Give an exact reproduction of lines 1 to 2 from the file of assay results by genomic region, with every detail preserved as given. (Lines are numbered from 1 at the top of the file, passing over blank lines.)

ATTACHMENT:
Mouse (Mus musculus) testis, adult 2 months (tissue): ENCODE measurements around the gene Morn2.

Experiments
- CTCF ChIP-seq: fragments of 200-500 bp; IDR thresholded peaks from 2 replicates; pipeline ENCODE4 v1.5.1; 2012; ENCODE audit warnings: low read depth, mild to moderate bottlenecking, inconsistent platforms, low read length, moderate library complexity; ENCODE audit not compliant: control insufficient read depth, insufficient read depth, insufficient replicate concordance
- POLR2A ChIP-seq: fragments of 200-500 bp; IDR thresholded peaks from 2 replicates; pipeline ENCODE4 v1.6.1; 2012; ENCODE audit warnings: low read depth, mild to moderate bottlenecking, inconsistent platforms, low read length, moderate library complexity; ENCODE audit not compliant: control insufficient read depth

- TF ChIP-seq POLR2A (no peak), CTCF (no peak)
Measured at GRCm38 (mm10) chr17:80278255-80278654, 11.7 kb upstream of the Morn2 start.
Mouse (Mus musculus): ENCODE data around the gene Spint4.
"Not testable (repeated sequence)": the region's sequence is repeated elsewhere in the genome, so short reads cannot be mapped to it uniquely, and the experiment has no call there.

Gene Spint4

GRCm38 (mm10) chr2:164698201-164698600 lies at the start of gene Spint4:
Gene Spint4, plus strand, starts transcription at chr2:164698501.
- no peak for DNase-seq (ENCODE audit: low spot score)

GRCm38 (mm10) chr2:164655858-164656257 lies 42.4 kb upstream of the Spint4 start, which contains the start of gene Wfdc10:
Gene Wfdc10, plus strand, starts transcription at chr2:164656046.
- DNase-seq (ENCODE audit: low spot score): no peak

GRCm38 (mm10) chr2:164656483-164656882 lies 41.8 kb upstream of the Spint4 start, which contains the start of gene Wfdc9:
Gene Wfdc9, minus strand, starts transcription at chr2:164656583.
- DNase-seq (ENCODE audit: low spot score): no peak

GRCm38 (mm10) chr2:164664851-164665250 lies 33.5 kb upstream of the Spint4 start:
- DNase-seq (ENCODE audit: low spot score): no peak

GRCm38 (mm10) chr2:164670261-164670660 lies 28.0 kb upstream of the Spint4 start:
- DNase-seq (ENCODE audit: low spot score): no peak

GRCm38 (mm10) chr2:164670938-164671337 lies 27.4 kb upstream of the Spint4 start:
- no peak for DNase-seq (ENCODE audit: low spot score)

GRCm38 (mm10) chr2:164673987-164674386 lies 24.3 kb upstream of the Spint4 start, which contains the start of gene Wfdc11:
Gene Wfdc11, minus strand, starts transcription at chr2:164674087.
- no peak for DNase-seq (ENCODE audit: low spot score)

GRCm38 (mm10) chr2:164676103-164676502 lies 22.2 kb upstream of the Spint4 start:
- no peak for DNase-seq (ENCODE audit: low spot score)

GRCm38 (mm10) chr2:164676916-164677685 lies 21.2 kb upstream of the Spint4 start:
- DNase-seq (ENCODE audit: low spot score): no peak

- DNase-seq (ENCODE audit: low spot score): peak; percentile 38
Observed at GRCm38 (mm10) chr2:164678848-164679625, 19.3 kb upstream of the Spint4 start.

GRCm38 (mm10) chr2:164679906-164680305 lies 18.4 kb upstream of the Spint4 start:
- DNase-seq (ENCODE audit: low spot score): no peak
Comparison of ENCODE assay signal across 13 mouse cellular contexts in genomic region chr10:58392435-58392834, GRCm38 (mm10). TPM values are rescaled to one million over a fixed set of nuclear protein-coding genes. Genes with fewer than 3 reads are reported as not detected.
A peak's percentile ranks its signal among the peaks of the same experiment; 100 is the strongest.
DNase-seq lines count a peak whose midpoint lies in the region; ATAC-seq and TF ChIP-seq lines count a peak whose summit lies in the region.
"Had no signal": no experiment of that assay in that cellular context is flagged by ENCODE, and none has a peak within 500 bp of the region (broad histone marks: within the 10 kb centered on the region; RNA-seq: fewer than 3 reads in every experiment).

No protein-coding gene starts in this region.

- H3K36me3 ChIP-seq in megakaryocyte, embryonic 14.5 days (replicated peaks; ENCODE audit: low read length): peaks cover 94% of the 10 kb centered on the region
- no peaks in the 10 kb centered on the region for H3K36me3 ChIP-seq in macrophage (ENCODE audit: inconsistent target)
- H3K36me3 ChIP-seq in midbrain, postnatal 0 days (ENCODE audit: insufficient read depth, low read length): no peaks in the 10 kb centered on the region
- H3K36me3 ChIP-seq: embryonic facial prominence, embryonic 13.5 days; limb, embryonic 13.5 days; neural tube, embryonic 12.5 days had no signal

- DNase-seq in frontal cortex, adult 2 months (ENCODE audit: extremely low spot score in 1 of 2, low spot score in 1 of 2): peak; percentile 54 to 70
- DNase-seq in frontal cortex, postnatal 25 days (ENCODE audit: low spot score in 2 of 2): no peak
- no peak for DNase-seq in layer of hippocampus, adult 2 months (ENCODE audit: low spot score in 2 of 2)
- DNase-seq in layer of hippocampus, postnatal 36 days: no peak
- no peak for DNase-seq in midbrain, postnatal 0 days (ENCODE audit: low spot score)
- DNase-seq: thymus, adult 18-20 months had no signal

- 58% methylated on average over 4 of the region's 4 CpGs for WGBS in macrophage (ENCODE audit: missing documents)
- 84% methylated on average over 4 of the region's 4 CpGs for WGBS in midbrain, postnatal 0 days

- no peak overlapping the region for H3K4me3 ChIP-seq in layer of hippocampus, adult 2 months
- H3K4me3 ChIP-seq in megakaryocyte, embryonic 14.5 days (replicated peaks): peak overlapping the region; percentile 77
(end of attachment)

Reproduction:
Mouse (Mus musculus) testis, adult 2 months (tissue): ENCODE measurements around the gene Morn2.

Experiments